Start painting vinyl, wood, or metal windows by cutting in close to the window at the top part of the frame drawing the sash brush down and towards you from corner to corner. Do the same for the sides then the bottom.
Work your way out away from the glass towards the window trim or the casing edge that's touching the wall. Don't forget to do the inside corners so that the roller will cover everything.
Now, use the quick roller to paint all the surfaces that you didn't cover with the brush. If your not use to using a speed roller you might want to stick with the brush.
I use the roller because I like the even stipple look, you may not. Also, quick or speed rollers can be difficult to operate. Be sure to practice with your roller on a piece of old window trim before starting on the windows in your home.
Remove sags, runs and blobs as you see them. Let the paint dry, then fill holes and cracks you missed, let the paint dry again, lightly sand the frame, touch up with paint where there is no paint and sand those spots. Finally, apply your last coat.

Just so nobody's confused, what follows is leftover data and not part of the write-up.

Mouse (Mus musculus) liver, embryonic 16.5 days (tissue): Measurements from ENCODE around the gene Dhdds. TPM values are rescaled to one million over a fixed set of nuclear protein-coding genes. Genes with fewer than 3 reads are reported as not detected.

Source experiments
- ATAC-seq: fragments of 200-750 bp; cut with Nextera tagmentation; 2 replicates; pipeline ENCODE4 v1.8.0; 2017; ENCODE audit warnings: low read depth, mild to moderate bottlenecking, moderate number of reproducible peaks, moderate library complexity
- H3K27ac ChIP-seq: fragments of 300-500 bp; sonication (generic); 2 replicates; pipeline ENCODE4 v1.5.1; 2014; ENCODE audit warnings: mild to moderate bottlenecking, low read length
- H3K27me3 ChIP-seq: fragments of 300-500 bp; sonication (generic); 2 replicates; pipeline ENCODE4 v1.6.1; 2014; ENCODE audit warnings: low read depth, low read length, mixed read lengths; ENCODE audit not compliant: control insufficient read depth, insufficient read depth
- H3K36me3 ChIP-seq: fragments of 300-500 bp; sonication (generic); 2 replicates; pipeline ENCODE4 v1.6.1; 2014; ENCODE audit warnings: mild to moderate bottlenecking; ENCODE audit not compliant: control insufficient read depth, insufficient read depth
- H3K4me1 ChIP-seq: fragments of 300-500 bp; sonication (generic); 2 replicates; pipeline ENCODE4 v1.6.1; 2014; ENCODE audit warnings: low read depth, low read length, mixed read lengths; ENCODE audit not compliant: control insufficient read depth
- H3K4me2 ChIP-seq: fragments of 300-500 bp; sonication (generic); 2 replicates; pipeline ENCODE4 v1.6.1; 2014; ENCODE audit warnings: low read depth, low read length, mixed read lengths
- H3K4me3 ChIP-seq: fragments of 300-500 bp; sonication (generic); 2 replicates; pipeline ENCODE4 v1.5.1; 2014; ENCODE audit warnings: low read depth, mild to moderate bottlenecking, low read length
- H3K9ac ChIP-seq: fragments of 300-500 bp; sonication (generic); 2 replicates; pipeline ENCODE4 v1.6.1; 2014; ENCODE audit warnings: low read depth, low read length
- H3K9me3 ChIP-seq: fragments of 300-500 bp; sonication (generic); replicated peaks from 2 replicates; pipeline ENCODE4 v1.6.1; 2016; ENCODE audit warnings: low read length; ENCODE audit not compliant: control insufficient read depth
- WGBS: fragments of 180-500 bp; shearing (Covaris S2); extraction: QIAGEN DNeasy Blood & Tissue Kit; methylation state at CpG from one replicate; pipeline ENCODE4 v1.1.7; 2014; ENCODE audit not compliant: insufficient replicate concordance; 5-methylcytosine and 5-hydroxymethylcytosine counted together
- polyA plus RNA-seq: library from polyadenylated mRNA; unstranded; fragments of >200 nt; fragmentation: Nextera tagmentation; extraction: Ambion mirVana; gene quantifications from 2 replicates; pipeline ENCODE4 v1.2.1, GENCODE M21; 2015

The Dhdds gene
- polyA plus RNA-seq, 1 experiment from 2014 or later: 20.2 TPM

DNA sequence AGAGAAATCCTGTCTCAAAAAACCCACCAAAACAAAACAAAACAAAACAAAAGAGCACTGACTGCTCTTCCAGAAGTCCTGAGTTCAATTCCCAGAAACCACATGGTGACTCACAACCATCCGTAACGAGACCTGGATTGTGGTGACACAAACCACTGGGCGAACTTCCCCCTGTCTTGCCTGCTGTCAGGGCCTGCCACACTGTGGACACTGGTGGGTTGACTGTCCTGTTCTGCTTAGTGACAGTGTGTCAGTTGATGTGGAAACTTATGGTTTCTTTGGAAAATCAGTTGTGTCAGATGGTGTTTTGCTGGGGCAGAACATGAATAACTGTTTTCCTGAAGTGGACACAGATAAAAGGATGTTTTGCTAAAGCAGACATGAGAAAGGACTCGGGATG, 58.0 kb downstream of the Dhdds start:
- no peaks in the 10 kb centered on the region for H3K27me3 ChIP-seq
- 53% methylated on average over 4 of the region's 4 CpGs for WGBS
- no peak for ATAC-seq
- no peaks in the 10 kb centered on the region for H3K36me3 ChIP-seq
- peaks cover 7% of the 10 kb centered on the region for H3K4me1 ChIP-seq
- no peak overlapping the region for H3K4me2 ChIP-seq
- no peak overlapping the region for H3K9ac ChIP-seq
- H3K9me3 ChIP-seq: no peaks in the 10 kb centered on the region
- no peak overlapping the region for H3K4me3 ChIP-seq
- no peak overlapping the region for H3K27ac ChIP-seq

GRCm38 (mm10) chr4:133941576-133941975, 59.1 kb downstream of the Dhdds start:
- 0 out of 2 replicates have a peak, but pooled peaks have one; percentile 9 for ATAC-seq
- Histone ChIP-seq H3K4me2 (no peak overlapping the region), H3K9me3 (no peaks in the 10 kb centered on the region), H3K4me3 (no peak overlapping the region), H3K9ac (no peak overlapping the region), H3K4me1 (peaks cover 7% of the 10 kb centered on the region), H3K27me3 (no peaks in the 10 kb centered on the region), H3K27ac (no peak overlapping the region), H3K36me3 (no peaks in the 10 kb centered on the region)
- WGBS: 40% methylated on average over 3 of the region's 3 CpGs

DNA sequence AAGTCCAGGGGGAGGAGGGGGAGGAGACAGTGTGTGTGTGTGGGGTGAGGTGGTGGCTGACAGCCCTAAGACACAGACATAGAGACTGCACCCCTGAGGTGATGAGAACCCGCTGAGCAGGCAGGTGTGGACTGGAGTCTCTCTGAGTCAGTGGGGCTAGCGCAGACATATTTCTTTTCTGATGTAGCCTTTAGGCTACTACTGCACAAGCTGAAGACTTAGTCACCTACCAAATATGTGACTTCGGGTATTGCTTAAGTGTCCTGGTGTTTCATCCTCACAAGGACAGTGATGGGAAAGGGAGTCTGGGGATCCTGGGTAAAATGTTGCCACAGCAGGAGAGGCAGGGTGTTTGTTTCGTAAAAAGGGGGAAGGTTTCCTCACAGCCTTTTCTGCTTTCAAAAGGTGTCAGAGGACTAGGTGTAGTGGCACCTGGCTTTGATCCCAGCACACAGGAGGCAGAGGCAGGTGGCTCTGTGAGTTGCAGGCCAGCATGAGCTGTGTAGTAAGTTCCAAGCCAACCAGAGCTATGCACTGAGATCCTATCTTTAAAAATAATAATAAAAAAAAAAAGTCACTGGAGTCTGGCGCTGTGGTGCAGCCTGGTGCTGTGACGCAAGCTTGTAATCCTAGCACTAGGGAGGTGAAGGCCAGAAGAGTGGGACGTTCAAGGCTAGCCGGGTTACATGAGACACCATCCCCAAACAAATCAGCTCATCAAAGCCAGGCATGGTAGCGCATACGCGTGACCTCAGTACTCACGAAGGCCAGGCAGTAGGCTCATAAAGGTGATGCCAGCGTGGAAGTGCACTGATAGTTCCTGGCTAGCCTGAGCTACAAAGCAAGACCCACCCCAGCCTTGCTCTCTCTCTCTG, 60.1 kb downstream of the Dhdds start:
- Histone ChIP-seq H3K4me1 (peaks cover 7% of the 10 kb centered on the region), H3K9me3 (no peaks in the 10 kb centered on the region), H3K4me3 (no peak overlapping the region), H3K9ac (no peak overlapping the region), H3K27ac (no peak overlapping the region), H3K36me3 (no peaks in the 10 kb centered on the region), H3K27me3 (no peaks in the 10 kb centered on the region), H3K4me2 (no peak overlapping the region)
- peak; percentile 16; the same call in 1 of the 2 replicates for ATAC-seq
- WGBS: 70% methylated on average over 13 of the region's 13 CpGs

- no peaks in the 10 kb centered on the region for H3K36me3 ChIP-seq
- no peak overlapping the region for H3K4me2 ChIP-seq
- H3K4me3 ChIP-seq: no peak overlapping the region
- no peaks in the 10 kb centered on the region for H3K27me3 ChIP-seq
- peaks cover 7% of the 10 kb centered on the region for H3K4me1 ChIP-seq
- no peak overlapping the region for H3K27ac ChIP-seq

If your painting vinyl, wood, or metal windows and they are the kind that open keep them open if possible until the paint dries. Otherwise you will need to use a sharp utility knife and steady hand to cut the dried paint glass frame away from the window trim.
It's also a good idea not to paint the parts of the window where the window touches other parts of itself when it's closed especially if the window tends to close tightly.
When painting sash type vinyl, wood or metal windows you may need to carefully remove the stops that hold the window in (if it has stops). A sharp utility knife or small flat bar and hammer works best for this.
After the window is removed thoroughly sand everything and paint each piece while the window is out out If needed, cover the hole from the outside with plastic or cardboard.
Once you have applied two or three coats of paint on the windows frame and the paint is dry you can replace the windows. When replacing the windows keep in mind that the stops that hold the windows in place must now be nailed so that the windows move freely with out sticking.
Use some kind of spacers if needed. Thin cardboard or playing cards work well but you will have to decide what works best for your particular windows. Once the windows are in and the stops are on caulk then fill the nail holes. Light sand and follow up by painting your caulked and filled areas.